The recent Coronavirus outbreak has affected many industries outside of healthcare and has shut China and the entire region of Asia-Pacific from the rest of the world. Due to the fact that the virus is an international health hazard, all traveling has been suspended, in an effort to keep the virus as contained as possible. Despite these efforts, however, there have been multiple reported coronavirus cases outside of China, where the virus initially started to spread.
The Coronavirus has virtually affected all the businesses in the region, with establishments struggling to continue their work, not just because of the health hazards, but simply because the day-to-day life has now completely changed, and people are cautious about going outside.
The quarantine and the general panic, that follows such outbreaks, has affected the entire region, slowing down the economy, affecting the currency in a negative way, and even shutting down entire venues and entertainment units, as the government is demanding as much isolation as possible, in order to prevent the virus from spreading across the country with higher intensity.
Coronavirus affecting Tourism
Naturally, the first industry to take the hit in the region was tourism. The international travel has been stressful, with security officers checking everyone’s temperature upon entering through the incoming flights from China, and the Asia-Pacific region as a whole has been suspended. China has also prohibited any foreigners from entering the country, but some of the international cases still popped up a number of weeks after the initial news about the virus outbreak became public.
Tourism plays an important role in the economy of the region, especially in countries like China, Thailand, and Australia, all of which now have recorded cases of coronavirus. Flights have been suspended in most of the countries in the region, while the government is encouraging people to stay at home, avoid public gatherings and follow strict sanitary guidelines.
Safe to say that the tourism industry will not be recovering from this hit any time soon. Thailand, a country that depends heavily on tourism, is facing a substantial decline in the number of visitors, posing a threat to the country’s economy. Even countries that do not have confirmed cases of coronavirus, like Indonesia, are facing economic challenges due to public panic and international concerns.
Casinos void of Chinese gamblers
But since 99% of the reported cases are concentrated in China, the country has been hit the hardest due to the outbreak. The country has had to ban a lot of its trade to prevent the virus from spreading. This left neighboring countries, which usually depend on Chinese exports, wondering where to get the much-needed goods from.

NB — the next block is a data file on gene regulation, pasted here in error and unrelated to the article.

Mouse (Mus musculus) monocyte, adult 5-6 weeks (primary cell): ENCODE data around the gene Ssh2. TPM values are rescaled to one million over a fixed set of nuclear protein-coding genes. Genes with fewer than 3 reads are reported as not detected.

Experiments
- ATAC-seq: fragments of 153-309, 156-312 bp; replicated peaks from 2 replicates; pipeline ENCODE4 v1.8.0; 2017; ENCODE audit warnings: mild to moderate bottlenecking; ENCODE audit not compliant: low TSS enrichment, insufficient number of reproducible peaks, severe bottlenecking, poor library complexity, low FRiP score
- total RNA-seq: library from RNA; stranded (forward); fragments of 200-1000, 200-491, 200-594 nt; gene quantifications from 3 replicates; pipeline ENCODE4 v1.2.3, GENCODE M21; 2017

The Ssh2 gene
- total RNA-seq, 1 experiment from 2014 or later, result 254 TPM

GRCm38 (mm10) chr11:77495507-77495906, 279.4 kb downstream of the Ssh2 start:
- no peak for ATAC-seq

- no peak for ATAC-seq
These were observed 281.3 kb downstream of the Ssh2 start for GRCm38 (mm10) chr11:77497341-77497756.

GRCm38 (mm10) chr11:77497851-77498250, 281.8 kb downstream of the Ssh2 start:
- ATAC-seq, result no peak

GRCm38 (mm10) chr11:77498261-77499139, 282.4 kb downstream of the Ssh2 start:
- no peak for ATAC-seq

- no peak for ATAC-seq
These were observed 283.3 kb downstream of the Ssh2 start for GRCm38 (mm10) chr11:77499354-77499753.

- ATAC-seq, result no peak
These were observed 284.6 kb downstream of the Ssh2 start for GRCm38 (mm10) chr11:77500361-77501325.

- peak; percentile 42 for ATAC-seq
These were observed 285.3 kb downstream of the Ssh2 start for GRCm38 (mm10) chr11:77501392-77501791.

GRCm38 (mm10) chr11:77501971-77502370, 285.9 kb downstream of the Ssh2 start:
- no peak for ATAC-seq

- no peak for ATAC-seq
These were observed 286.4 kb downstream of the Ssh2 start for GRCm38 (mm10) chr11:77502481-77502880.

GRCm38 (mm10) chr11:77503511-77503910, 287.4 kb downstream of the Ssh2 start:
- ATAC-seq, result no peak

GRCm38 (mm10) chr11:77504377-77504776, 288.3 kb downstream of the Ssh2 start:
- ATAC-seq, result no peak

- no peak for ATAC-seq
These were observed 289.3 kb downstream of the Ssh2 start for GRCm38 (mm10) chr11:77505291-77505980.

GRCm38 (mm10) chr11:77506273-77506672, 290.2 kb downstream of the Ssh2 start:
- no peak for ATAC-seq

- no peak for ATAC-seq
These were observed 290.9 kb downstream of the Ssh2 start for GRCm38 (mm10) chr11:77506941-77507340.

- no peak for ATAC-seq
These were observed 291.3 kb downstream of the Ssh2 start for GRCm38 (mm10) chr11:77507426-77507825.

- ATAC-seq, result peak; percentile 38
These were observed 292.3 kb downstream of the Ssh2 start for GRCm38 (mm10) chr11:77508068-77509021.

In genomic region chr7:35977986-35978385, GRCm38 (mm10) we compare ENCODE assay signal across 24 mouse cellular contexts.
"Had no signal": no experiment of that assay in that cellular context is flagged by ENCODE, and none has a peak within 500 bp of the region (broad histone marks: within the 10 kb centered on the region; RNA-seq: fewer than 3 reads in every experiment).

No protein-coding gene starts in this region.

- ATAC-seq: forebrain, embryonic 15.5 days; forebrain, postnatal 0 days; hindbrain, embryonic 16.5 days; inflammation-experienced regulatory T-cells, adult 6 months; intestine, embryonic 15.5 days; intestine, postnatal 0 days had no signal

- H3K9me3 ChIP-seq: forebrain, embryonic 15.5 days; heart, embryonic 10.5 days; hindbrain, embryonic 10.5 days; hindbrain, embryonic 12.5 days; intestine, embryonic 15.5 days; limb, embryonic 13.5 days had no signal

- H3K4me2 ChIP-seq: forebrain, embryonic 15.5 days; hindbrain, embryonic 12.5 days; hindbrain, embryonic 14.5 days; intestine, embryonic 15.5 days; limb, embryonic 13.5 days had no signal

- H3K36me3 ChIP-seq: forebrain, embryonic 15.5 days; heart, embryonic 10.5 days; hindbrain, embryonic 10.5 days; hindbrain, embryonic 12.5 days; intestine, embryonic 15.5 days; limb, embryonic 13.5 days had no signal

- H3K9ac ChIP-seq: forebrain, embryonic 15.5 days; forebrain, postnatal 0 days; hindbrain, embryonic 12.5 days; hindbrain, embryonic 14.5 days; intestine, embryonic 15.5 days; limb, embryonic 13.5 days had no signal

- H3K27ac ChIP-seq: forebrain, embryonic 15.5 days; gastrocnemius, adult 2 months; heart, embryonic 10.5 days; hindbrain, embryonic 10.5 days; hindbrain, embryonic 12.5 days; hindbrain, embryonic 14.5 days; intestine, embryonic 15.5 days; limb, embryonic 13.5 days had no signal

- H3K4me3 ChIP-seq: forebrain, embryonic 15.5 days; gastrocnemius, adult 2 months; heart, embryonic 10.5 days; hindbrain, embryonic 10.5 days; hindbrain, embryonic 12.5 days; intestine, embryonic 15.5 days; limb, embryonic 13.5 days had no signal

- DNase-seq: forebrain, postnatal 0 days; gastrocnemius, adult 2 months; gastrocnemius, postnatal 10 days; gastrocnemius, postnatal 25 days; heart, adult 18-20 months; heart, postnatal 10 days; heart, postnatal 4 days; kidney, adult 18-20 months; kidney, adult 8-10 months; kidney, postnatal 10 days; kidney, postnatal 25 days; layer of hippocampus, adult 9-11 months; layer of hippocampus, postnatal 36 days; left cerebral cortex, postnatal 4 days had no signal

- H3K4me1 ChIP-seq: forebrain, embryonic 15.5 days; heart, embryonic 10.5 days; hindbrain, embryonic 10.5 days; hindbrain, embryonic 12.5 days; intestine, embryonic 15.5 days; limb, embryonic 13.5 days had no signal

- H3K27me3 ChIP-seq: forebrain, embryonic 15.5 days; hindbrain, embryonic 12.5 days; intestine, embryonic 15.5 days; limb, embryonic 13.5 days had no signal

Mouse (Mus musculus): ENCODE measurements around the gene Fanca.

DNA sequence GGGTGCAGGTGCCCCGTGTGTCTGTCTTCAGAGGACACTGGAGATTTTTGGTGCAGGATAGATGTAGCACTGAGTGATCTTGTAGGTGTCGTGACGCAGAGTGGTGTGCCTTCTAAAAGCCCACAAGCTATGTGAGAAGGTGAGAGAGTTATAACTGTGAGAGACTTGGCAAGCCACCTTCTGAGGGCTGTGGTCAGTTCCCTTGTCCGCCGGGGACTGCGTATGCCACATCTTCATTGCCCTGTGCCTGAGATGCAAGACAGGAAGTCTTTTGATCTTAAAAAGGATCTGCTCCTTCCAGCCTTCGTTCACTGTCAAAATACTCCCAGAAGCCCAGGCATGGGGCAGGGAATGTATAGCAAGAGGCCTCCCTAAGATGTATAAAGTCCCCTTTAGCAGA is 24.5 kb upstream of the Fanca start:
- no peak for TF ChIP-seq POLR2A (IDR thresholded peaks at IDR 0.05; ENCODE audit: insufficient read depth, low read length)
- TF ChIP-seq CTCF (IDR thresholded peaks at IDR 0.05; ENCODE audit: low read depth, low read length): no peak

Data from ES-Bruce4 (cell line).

Macau, China’s gambling capital, has been completely empty for the last couple of weeks. Since the city is a massive tourist hotspot and the entertainment capital of the country, the whole city has been deserted, with all the casinos closed down, nobody in the streets and no way to get in or out. The safety measures have been extremely tight in places like these, where close social interactions are frequent and people often don’t have personal space whilst in public.
In Australia, where the Crown casino dominates the industry, and where people go to play real pokies and experience one of the largest selections of slot machines, the gambling venue is expected to have a tough quarter, due to such public places now being considered as hazardous.
Production and supply
With so many factories closing down, the supply chain is facing a lot of risks. The worldwide trade could face some serious disruptions if the virus isn’t contained soon enough, and for the damage to stay within the limits of salvageable. While largely a negative trend, as China is one of the biggest oil consumers, and the demand for oil is under risk, we could see a drop in oil prices.
Coronavirus and Currency
The currencies have also been going through a lot of challenges, with the majority of the businesses being closed down. For the time being, the tourism industry is virtually non-existent and the concerns about the future of the virus have affected the region in a negative way. While the Chinese Yuan initially saw a substantial drop, over the course of the last two weeks, the
Chinese market managed to stabilize itself, and even showed some gains towards the second week of February. The Australian dollar is following a similar trend, which has created a whole new level of concern in the Asia-Pacific region, with everyone fearing the economic consequences of the coronavirus outbreak. The concerns of the fx market about the future of the virus, and whether or not it will spread throughout the region, are valid and have taken a heavy toll on a lot of local currencies.